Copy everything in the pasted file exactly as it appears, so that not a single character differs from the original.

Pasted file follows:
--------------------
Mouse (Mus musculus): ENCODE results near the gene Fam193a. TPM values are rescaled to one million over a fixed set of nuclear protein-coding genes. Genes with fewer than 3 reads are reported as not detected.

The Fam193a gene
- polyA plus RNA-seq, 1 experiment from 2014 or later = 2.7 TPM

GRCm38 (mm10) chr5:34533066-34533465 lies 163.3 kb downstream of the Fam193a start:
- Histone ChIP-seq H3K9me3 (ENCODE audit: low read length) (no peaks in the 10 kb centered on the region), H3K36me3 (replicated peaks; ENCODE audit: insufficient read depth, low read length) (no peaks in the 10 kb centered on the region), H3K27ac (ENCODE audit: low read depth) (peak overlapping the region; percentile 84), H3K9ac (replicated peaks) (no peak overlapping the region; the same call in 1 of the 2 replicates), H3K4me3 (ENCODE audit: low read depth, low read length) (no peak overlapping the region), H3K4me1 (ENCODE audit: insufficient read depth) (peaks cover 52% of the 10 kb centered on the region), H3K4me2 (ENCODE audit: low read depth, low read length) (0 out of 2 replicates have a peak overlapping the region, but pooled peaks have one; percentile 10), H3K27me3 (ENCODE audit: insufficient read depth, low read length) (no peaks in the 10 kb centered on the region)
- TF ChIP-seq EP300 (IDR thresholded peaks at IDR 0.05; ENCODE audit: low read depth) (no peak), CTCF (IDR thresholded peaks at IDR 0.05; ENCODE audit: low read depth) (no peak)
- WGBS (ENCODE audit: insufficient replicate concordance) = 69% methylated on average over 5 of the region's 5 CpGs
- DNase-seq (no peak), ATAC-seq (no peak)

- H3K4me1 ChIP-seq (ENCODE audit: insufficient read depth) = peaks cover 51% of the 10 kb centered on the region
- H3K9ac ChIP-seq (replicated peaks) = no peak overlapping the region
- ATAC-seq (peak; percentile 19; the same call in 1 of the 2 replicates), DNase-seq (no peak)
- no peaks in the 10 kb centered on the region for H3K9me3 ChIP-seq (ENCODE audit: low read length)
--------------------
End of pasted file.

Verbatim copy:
Mouse (Mus musculus): ENCODE results near the gene Fam193a. TPM values are rescaled to one million over a fixed set of nuclear protein-coding genes. Genes with fewer than 3 reads are reported as not detected.

The Fam193a gene
- polyA plus RNA-seq, 1 experiment from 2014 or later = 2.7 TPM

GRCm38 (mm10) chr5:34533066-34533465 lies 163.3 kb downstream of the Fam193a start:
- Histone ChIP-seq H3K9me3 (ENCODE audit: low read length) (no peaks in the 10 kb centered on the region), H3K36me3 (replicated peaks; ENCODE audit: insufficient read depth, low read length) (no peaks in the 10 kb centered on the region), H3K27ac (ENCODE audit: low read depth) (peak overlapping the region; percentile 84), H3K9ac (replicated peaks) (no peak overlapping the region; the same call in 1 of the 2 replicates), H3K4me3 (ENCODE audit: low read depth, low read length) (no peak overlapping the region), H3K4me1 (ENCODE audit: insufficient read depth) (peaks cover 52% of the 10 kb centered on the region), H3K4me2 (ENCODE audit: low read depth, low read length) (0 out of 2 replicates have a peak overlapping the region, but pooled peaks have one; percentile 10), H3K27me3 (ENCODE audit: insufficient read depth, low read length) (no peaks in the 10 kb centered on the region)
- TF ChIP-seq EP300 (IDR thresholded peaks at IDR 0.05; ENCODE audit: low read depth) (no peak), CTCF (IDR thresholded peaks at IDR 0.05; ENCODE audit: low read depth) (no peak)
- WGBS (ENCODE audit: insufficient replicate concordance) = 69% methylated on average over 5 of the region's 5 CpGs
- DNase-seq (no peak), ATAC-seq (no peak)

- H3K4me1 ChIP-seq (ENCODE audit: insufficient read depth) = peaks cover 51% of the 10 kb centered on the region
- H3K9ac ChIP-seq (replicated peaks) = no peak overlapping the region
- ATAC-seq (peak; percentile 19; the same call in 1 of the 2 replicates), DNase-seq (no peak)
- no peaks in the 10 kb centered on the region for H3K9me3 ChIP-seq (ENCODE audit: low read length)